I was one of those kids who never quite did his homework. It wasn't too hard; I just forgot. More times than I can remember (no pun intended), I found myself wondering when this assignment had been announced. Indeed, I once got a paper back that I didn't remember writing, let alone being assigned.
A couple of years ago, I found the solution: A Psion PDA. I spent quite a long time using the Psion Series 5. It was a pretty decent PDA, but it had a key weakness: Most of the advertised features were not actually features of the PDA, they were features of the Windows software it was tied to. For a chunk of extra money, I could have gotten Mac software... with limited functionality. Psion has refused to document its data formats (using the fairly transparent dodge that, since these are "object streams", it's meaningless to describe the series of bytes which composes a file). There are now usable Unix converters for some of their data... but it's unsupported and clumsy at best.
Well, about a week ago (within an hour or so of this writing, it was exactly a week ago), I discovered that my Psion's screen had cracked. Repairs for this fairly common problem are fairly expensive. The Series 5 is no longer in production, and it took me about an hour of web searching to find a store that carried the successor (the Series 5mx), and actually kept them in stock.
The Series 5mx is still pretty much crippled if you don't run windows. The "WYSIWYG" printing extends only to a single font (Courier) with my portable bubblejet printer; I am supposed to connect my portable PDA and my battery powered printer together through the Windows desktop machine which, even if I had it, I would have left a thousand miles behind when I'm out of the house. The word processor can't save in RTF, or indeed in any formats other than an undocumented proprietary one, and plain text. It's faster, but nothing has really changed; it's the same machine.
In that same time, Palm computers have gone from little toys with 2MB of memory to fairly powerful and flexible machines, with 8MB of memory. The Handspring units have a standardized expansion port. I realized that I could get a color PDA for about $20 less than I would have spent on a 5mx.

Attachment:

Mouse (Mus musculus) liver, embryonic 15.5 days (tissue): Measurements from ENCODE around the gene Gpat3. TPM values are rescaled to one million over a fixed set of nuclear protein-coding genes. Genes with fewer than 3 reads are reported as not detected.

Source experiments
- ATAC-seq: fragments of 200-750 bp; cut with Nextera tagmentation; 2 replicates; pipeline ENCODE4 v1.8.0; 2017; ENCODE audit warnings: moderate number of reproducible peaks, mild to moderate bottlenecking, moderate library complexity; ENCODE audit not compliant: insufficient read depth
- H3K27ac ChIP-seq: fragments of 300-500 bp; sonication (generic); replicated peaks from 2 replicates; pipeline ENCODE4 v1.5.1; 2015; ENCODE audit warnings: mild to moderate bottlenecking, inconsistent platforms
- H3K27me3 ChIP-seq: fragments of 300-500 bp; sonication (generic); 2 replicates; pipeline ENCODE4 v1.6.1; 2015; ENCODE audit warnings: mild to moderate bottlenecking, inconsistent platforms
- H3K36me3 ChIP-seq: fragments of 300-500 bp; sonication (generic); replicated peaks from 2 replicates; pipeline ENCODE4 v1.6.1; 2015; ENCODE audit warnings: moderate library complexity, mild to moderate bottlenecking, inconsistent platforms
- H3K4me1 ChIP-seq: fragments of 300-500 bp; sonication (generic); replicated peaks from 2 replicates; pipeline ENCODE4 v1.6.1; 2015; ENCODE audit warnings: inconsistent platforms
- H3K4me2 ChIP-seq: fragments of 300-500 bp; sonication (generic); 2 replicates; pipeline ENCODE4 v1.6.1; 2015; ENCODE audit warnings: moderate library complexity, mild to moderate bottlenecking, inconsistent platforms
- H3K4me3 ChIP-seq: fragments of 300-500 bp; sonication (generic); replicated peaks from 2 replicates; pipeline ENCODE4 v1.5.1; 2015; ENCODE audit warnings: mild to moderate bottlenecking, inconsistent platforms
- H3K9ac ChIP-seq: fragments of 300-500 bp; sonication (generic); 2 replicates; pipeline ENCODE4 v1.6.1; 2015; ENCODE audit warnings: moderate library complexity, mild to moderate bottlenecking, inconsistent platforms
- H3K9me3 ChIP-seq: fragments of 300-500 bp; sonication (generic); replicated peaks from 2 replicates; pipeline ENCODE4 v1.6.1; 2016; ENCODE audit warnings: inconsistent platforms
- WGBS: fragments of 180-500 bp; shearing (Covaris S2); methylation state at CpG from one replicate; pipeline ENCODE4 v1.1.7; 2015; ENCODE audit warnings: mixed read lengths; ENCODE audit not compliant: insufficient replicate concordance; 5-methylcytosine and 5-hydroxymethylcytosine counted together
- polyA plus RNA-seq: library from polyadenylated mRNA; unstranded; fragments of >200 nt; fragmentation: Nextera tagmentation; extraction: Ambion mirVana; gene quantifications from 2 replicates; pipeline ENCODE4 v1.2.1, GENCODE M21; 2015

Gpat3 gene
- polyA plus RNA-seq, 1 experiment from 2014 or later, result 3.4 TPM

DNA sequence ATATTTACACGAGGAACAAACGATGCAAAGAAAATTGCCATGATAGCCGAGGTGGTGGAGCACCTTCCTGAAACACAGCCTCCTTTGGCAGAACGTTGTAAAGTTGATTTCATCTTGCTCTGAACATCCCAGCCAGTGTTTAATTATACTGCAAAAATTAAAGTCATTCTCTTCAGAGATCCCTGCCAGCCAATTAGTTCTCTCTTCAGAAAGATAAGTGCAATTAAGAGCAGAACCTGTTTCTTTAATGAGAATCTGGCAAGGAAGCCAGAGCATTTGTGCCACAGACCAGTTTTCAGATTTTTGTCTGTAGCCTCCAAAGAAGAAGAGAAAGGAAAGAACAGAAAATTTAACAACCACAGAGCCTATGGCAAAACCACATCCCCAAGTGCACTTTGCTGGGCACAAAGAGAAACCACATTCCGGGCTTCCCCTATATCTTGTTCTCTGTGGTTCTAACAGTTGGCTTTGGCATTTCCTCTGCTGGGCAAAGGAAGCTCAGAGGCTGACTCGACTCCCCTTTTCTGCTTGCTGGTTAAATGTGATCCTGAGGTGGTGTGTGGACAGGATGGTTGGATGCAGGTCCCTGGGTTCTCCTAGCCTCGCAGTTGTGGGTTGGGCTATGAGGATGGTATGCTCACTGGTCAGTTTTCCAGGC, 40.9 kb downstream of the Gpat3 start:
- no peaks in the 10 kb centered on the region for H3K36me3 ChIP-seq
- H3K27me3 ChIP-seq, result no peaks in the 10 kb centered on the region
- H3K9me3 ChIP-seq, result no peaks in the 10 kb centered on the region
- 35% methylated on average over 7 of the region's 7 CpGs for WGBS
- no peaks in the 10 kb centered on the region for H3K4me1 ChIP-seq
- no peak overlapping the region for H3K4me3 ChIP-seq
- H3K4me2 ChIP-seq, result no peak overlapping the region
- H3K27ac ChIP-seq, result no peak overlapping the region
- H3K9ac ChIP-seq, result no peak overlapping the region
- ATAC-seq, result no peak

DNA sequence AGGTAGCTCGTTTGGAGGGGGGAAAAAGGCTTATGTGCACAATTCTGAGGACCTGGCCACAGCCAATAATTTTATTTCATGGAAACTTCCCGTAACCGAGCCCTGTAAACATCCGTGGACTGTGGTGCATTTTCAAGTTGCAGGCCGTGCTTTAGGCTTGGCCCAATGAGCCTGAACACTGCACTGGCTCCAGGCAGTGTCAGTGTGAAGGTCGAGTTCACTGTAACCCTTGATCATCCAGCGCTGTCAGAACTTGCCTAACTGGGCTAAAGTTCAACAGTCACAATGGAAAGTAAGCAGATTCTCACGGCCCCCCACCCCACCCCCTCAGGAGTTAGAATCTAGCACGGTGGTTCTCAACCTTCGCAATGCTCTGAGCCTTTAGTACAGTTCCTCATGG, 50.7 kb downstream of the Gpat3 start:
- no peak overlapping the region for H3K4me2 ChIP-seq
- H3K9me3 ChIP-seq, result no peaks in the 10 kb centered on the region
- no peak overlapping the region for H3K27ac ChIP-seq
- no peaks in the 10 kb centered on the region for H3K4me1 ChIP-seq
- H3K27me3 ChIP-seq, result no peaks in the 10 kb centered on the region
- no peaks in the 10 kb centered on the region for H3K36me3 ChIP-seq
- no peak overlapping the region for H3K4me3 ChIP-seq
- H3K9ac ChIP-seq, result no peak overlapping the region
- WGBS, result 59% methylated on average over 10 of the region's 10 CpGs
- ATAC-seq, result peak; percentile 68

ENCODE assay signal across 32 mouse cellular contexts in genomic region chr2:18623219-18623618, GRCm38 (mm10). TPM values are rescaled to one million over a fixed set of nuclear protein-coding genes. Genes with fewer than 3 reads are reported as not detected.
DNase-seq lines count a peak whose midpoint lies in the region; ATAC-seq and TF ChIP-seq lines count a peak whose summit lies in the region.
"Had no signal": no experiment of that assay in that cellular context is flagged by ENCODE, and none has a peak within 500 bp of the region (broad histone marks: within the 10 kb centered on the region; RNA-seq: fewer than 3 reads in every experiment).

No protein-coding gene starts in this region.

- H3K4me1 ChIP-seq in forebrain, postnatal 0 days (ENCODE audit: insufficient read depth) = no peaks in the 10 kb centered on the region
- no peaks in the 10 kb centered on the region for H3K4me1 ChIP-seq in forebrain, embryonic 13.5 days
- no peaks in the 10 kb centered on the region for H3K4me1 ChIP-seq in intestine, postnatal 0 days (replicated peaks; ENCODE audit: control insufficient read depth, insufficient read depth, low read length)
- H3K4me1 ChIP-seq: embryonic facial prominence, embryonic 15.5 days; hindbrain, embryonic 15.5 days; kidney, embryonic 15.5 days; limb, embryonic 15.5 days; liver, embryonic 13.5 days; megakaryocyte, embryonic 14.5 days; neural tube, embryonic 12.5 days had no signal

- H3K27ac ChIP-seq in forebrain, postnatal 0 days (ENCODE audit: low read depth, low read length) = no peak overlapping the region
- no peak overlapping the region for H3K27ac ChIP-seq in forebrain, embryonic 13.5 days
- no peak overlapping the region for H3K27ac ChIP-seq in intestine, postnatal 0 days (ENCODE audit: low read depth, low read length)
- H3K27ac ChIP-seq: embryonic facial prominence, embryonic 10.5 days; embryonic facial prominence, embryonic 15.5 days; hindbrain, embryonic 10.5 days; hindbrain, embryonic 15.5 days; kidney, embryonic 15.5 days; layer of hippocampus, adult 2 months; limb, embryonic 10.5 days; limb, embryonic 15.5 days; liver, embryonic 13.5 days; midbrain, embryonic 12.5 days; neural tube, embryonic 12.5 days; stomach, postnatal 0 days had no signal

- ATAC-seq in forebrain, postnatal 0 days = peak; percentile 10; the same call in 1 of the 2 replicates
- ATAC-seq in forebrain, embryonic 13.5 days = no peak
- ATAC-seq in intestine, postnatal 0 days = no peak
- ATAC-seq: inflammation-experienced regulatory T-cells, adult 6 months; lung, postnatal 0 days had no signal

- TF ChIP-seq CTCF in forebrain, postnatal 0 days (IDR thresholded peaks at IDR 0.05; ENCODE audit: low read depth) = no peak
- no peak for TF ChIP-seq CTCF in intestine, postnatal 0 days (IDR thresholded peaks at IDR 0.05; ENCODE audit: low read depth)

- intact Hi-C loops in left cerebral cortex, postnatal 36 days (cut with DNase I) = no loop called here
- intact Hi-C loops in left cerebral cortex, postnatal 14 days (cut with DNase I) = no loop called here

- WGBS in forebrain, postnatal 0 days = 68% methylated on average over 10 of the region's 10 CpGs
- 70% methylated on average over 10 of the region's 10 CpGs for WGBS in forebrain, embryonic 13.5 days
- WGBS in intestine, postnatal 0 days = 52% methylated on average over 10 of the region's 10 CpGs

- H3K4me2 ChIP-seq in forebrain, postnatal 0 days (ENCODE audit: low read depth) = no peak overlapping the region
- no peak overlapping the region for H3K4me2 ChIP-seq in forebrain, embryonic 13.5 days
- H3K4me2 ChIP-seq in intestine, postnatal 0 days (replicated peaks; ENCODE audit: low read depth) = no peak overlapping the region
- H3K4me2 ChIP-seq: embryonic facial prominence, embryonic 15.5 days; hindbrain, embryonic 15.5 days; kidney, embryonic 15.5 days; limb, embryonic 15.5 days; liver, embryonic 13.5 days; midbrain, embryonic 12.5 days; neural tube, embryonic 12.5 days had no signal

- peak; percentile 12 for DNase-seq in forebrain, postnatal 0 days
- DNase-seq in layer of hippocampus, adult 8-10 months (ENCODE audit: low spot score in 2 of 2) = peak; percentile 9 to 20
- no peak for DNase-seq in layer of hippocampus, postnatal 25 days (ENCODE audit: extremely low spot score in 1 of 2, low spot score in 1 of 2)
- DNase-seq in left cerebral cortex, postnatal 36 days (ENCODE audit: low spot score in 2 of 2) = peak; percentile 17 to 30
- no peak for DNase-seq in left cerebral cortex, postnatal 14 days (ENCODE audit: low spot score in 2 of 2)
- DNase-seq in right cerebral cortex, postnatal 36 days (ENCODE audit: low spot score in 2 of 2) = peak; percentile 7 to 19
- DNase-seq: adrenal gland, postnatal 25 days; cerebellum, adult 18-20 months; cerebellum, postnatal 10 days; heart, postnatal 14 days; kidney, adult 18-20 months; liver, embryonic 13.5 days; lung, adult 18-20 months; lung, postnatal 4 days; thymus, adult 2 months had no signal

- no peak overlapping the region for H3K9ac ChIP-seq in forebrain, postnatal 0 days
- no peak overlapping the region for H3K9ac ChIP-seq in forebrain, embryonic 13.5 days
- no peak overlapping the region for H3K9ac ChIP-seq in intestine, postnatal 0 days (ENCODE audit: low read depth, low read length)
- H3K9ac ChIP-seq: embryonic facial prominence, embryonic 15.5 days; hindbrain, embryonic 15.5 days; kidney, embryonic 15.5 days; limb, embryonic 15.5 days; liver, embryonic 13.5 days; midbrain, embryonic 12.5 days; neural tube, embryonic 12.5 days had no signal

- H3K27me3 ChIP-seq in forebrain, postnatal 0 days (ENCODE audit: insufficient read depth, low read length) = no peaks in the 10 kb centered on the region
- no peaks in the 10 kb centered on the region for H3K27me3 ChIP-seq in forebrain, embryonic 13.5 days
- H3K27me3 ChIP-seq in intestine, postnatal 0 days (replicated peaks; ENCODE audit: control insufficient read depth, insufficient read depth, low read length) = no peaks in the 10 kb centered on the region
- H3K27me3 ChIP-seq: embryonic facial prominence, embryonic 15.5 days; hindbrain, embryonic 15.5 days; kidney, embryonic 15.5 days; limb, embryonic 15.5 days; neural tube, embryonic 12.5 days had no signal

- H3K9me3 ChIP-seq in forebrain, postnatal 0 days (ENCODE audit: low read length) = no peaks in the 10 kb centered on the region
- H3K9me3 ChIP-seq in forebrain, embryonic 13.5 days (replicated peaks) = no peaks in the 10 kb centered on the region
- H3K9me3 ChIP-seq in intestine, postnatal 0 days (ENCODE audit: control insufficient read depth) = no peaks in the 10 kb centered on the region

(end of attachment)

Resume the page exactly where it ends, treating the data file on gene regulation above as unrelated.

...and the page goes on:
And so, with a fair amount of trepidation, I got myself a Handspring Visor Prism, and a keyboard.
The keyboard is getting a lot less use than I expected. Is graffiti (the writing system the Palm-compatible systems use) as easy as typing? No. However, unless I'm doing an awful lot of typing all at once, it turns out to be easier than setting up a keyboard and typing. It's about as easy as typing on the Psion was; the Psion's keyboard was a little small, and used a very creative and non-standard layout for crucial punctuation. (e.g., hyphen was "function-o".)
The writing system is pretty usable; it took me about ten minutes to get to the point where I only needed to look up punctuation. (I'm still at that point, and will be for some time.) The keyboard, when I do use it, is a full-size laptop keyboard (made by Targus), and it's quite a lot nicer than the keyboard the Psion had. Advantage: Handspring.
Screen size has been a real pain. The Psion's 640x200 screen was a little hard to read in anything but a really bright light, but it had a lot of space; you could comfortably get up to a 70x18 text display in a fairly readable font. On the other hand, it was not a very clear display; for some reason, the Psion displays have always been a bit less clear than the Palm displays. By contrast, the handspring's color display is amazingly readable - except, of course, in precisely the very bright light (sunlight) that made the Psion most usable. However, I use my PDA indoors a lot more than I use it outdoors. Advantage: Handspring.
One of the key features of my Psion was the support for Compact Flash media. I have a selection of CF cards which I used for regular backups (since it was about as expensive as getting the Mac software, and was more useful). Before I bought a Handspring, I verified that there was a CF reader for it.
The Psion's support for CF is substantially better. I haven't had much trouble with compatability (although I've heard other people report problems with the 5mx). The Psion treated a CF card as simply a second drive; you could copy files to it, run applications from it, and use it interchangably with the internal media.